An imperial historian of empire: insights from the Philip Warhurst papers, Killie Campbell Africana Library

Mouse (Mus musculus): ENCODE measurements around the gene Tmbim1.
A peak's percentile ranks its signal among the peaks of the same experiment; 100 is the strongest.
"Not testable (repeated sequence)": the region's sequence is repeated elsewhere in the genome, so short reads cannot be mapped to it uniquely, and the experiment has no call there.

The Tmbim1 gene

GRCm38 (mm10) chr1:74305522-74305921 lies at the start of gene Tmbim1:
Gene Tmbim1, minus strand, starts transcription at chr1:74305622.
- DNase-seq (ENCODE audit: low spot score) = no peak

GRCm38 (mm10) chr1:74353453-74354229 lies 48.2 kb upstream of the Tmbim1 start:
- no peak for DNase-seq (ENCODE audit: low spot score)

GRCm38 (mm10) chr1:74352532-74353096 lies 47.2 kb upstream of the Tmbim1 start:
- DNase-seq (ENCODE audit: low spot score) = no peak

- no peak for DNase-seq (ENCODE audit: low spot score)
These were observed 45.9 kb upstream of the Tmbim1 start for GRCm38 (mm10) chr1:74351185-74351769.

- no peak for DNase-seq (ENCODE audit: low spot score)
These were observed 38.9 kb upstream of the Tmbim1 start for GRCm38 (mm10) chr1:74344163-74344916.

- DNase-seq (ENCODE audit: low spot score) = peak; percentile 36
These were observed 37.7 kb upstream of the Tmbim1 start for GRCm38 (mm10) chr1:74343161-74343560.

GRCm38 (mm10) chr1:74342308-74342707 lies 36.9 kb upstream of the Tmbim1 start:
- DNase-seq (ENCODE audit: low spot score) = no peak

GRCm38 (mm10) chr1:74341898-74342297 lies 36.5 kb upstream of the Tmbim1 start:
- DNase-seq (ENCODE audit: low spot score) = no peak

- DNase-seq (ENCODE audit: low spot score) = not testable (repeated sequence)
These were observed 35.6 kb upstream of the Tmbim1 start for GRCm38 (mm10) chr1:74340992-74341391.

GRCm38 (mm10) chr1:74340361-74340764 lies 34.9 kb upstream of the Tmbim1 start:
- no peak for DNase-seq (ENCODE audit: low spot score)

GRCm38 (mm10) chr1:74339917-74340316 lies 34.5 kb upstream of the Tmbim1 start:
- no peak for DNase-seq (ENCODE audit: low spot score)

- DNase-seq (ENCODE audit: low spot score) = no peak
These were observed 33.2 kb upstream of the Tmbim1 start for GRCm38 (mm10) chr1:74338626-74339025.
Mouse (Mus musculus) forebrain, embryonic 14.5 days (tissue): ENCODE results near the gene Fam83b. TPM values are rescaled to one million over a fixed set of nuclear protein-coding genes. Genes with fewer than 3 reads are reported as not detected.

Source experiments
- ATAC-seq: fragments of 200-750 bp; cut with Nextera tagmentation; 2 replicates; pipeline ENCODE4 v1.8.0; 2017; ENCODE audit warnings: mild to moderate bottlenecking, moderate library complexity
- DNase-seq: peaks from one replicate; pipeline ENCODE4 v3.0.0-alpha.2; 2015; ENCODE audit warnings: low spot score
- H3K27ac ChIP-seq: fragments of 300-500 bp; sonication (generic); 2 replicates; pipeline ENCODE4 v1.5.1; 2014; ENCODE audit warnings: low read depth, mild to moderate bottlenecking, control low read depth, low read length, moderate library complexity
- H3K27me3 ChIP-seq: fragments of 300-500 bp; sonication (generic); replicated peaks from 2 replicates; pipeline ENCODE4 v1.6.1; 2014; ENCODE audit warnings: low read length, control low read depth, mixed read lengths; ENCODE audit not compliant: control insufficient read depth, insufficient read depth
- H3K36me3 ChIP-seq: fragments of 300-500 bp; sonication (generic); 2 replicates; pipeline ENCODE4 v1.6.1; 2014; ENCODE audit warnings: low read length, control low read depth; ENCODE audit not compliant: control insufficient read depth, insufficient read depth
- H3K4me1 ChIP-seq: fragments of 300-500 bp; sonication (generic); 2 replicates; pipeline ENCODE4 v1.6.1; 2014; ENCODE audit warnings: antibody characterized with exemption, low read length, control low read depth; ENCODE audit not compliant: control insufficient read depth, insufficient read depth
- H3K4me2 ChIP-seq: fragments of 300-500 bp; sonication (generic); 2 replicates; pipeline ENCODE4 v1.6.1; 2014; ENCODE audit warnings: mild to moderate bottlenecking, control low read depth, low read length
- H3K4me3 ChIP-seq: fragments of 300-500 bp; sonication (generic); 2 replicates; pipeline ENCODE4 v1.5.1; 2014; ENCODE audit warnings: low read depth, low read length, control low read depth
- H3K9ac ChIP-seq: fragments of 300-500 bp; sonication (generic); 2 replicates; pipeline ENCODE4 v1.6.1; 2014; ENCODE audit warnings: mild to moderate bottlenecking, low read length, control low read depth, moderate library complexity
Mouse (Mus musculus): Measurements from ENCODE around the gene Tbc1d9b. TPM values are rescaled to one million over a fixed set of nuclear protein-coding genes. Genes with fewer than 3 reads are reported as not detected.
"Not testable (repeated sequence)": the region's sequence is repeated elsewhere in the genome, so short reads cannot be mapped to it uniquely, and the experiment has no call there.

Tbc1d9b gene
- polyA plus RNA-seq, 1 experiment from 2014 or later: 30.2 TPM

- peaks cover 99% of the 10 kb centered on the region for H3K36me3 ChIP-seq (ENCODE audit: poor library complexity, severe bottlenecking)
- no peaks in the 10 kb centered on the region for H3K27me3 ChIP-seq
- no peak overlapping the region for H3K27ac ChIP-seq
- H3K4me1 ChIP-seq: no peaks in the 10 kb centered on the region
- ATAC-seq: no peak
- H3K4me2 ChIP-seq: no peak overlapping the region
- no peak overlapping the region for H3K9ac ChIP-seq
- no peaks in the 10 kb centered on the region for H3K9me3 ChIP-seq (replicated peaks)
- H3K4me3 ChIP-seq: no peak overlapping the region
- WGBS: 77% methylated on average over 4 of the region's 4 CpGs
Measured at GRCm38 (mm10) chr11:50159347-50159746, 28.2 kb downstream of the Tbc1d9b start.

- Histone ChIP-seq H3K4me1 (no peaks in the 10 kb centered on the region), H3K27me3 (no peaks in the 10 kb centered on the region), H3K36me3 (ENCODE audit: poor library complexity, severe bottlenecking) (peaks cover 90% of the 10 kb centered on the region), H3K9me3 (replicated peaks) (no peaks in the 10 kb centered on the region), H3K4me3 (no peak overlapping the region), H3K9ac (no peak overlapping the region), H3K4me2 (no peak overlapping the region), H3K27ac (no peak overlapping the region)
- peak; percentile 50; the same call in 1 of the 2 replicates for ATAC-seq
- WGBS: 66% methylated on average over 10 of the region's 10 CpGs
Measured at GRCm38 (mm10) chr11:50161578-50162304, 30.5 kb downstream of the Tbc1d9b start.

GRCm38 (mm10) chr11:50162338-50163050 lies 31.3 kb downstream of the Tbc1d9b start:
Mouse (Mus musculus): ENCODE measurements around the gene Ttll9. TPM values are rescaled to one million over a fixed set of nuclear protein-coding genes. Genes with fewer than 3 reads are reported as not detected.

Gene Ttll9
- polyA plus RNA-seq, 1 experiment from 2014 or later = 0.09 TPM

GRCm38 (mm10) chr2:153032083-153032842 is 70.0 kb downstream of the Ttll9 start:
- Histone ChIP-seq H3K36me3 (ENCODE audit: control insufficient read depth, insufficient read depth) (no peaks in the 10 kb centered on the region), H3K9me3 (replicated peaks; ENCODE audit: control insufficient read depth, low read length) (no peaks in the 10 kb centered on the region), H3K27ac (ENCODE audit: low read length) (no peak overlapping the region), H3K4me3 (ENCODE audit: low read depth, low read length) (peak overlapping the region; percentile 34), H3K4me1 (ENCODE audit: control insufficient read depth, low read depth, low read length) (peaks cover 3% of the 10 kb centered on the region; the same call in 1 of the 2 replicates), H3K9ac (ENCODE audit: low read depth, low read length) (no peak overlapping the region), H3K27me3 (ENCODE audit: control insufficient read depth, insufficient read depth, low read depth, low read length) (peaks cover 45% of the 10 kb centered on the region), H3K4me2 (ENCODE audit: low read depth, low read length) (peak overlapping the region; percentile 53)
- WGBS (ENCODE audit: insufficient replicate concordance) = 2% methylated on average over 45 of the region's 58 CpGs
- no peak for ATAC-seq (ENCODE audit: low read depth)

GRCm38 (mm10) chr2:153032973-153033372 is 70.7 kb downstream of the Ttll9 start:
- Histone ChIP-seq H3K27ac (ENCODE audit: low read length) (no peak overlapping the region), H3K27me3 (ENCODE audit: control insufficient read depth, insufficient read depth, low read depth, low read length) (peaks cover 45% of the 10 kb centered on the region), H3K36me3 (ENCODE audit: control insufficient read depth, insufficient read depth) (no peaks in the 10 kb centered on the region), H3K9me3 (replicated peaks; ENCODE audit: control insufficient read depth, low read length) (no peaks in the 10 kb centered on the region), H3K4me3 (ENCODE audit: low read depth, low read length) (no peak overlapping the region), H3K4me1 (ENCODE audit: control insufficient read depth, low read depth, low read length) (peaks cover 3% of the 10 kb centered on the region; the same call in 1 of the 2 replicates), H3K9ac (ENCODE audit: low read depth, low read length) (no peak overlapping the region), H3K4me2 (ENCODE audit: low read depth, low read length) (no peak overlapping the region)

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This research note recovers the career and personal papers of Philip Warhurst, a British historian who taught at universities in Rhodesia and South Africa from the 1960s until the 1990s. The note simultaneously reviews the extent of the holdings of the Warhurst Papers at the Killie Campbell Africana Library in Durban while also exploring the insights the collection offers on Warhurst’s views on race relations and his positionality vis-a-vis the British Empire and the Commonwealth. As the collection is open but unprocessed, this note aims to provide a guide that will assist scholars in navigating the collection. The collection will particularly appeal to scholars interested in Rhodesia’s Unilateral Declaration of Independence era (1965-1979). Warhurst was at the frontline of numerous political developments in the colony during this time. Materials document conditions at the University of Rhodesia following political disturbances in 1966 and 1973 and Warhurst’s desire to maintain academic freedom at the university. Warhurst was also a senior official in the Centre Party, a comparatively moderate political group that sought to increase black political participation in Rhodesia, but which expressed opposition to black majority rule. The collection also holds extensive materials of a less overt political nature, primarily documenting Warhurst’s ecumenical activities and support for Scouting in both South Africa and Rhodesia. Finally, the papers hold extensive scholarly notes by Warhurst concerning his review of archival and published material as well as several unpublished lectures and papers.